In a world full of copycats and sequelitis, it isn’t always easy to be inspired. But every once in a while, mixed in among the sea of sameness, you will discover a true original. I am not the only person to be fascinated by the work of Russian Filmmaker Andrei Tarkovsky. His brief but spectacular canon of films, including the likes of “Ivan’s Childhood” (1962), “Andrei Rublev” (1966), “Solaris” (1972), “The Mirror” (1975) and “Stalker” (1979), stands among the most innovative cinematic careers in world history.
Humidity, sunlight, water, and most of all, time, are just some of the culprits in the damage most printed photographs will endure. However these memories of loved ones do not need to be thrown away or thought to be unrepairable. A few layers in the digital world can bring it back for your clients.
Matthew Modine played the lead role of Pvt. Joker in Stanley Kubrick's iconic film about the Vietnam War. Modine used his personal Rolleiflex camera to capture behind-the-scenes images of the almost two years the film was in production. Now, he is auctioning 12 of those images off with a portion of the proceeds going to benefit the Purple Heart Foundation. The auction is timed to coincide with the 30th anniversary of the release of "Full Metal Jacket."
If you're a photographer or really any kind of creative, you've probably at some point experienced the existential crisis along the lines of "does my work mean anything? Does anyone care?" This reminder that even the greatest among us had humble beginnings should put a smile on your face.
Kendrick Lamar's newest music video, "ELEMENT," was released this week. The video is directed by Jonas Lindstroem and The Little Homies (aka Kendrick Lamar and Dave Free) and takes Photographer Gordon Parks' iconic imagery and breathes new life via video. I'm not sure how many of our readers listen to Kendrick Lamar, but you should. He's brilliant, in both lyric and music video direction.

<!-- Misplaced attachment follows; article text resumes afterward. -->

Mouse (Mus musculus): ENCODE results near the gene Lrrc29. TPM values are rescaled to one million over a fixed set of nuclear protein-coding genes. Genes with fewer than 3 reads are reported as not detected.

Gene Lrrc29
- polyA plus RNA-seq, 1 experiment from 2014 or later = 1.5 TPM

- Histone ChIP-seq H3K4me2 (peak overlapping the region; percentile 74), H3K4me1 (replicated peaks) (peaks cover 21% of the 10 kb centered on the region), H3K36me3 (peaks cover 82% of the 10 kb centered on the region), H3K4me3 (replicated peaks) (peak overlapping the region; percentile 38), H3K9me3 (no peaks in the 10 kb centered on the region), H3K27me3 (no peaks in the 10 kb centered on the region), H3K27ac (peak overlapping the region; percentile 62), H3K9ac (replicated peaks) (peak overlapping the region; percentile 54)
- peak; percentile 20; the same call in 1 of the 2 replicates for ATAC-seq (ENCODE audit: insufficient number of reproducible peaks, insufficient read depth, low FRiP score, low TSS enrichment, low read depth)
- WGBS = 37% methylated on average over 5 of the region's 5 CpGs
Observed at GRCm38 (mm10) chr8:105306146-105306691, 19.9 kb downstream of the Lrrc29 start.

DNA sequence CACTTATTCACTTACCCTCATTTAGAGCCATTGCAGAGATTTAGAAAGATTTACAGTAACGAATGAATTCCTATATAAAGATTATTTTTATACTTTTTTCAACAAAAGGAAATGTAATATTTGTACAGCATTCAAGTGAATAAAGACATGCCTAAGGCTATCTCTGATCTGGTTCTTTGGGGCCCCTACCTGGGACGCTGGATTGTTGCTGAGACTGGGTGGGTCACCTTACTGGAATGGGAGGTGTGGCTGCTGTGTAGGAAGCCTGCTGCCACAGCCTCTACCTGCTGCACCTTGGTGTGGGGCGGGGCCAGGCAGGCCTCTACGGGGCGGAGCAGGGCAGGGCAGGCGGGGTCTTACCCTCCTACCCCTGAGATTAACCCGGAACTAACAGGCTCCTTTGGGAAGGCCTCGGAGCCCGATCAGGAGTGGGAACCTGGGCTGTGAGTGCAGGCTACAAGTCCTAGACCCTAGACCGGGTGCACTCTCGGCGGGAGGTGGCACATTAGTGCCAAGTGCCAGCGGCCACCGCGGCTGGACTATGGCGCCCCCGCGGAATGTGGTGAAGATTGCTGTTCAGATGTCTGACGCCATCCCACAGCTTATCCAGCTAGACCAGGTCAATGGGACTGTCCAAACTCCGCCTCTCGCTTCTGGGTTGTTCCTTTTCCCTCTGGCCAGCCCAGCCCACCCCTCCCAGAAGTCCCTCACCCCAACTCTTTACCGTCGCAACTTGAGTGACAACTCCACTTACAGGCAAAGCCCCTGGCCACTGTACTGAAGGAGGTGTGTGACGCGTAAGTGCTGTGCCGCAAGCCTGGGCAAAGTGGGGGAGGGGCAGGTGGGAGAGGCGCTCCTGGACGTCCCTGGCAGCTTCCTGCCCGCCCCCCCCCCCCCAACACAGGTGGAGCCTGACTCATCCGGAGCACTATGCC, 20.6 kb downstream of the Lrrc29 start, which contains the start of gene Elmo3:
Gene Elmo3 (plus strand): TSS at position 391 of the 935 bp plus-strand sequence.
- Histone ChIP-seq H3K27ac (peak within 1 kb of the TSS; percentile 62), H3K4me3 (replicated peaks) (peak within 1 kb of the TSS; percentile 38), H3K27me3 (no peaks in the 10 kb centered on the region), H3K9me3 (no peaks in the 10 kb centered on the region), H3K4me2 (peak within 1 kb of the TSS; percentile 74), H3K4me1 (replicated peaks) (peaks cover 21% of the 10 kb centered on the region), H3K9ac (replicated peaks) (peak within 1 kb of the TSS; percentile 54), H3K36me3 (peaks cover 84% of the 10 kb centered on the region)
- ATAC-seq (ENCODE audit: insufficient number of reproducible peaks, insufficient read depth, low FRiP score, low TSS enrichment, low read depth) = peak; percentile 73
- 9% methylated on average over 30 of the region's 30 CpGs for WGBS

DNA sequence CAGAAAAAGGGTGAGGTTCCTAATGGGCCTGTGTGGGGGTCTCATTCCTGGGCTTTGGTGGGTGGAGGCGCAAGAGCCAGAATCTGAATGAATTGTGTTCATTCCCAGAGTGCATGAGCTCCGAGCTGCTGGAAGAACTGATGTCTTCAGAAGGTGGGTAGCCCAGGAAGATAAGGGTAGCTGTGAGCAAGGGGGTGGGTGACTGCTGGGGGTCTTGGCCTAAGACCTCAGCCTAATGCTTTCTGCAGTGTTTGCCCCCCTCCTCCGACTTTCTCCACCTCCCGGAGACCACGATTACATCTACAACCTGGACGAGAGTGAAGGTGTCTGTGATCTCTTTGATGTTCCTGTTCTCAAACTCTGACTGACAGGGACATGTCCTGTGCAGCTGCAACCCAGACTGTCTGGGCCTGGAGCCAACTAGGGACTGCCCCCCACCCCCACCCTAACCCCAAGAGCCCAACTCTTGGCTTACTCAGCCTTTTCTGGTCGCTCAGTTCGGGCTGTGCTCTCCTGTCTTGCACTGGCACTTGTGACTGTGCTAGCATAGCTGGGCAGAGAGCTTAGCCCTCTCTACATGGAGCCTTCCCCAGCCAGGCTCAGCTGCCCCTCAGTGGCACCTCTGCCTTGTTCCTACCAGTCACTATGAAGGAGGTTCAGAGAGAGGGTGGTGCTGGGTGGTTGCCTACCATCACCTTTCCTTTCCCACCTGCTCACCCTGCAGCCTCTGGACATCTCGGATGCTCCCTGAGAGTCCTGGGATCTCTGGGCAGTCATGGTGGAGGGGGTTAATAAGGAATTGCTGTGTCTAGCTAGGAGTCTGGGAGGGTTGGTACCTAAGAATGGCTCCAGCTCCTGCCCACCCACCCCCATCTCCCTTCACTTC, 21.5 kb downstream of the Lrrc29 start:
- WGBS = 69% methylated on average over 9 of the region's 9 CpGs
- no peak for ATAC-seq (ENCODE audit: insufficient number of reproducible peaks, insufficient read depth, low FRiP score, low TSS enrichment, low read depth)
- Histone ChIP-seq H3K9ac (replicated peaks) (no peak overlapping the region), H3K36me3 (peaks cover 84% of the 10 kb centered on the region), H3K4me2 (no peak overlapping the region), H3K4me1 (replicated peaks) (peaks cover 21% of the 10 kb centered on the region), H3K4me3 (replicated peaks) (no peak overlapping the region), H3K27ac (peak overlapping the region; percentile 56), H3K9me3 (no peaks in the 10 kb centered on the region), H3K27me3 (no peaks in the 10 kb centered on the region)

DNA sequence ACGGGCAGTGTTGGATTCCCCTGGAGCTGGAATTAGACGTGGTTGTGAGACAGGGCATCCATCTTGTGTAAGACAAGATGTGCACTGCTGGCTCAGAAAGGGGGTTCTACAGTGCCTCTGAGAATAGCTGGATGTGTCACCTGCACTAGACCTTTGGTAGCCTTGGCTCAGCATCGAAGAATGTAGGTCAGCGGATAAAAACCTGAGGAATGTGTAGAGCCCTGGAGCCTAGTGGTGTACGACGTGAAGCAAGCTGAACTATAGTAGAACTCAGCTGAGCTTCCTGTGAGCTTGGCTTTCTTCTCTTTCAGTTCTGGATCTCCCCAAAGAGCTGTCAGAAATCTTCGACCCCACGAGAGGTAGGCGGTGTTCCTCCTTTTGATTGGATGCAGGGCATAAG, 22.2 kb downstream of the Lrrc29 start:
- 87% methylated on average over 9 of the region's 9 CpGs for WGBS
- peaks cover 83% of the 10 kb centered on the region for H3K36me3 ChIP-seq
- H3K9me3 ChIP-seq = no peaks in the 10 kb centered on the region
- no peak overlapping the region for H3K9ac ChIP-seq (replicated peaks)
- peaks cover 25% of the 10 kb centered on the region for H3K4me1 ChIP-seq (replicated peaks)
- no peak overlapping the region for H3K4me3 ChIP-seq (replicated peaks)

Perhaps no single photo is more symbolic of America’s troubles during the Great Depression than Dorothea Lange’s “Migrant Mother.” Depicting an itinerant farm worker, Florence Owens Thompson, and five of her children apparently in the grips of despair on the side of the road, this single image came to surmise an entire era.
At first black and white photos were the only way images could be developed, printed, and shown to the world. With digital technology and having all the information at our fingertips allows some obsessive artists delve into the past to bring the past to life by adding color and making the images more relatable. Or does it? Some people have argued that the past shouldn't be altered, and that it must be left as is, preserved and untouched. They argue that the images shape history, and should remain as factually correct as possible. However, when watching the video and seeing the way the images are transformed surely adds another level to the ability to relate to the images.
Memorial Day is a day set aside in remembrance of those members of the Armed Forces who have made the ultimate sacrifice. This Memorial Day, photographer Kate Woodman released a series called War Widow, that gives an intimate look at the life of those left behind. The series manages to honor the families of the fallen by approaching the pain, grief and loss they suffer with a raw, unflinching eye.
In this short documentary video from TIME, Dutch creative Erik Kessels explains his interest in amateur photography, including where it started and what he sees in it. What started as simply buying discarded family photo albums has now stirred an interest with the mortality of an image, where with the proliferation of sites like Flickr and Instagram, photographs now have a much shorter lifecycle. This culminates in a very interesting exhibition, featured at the end of the video.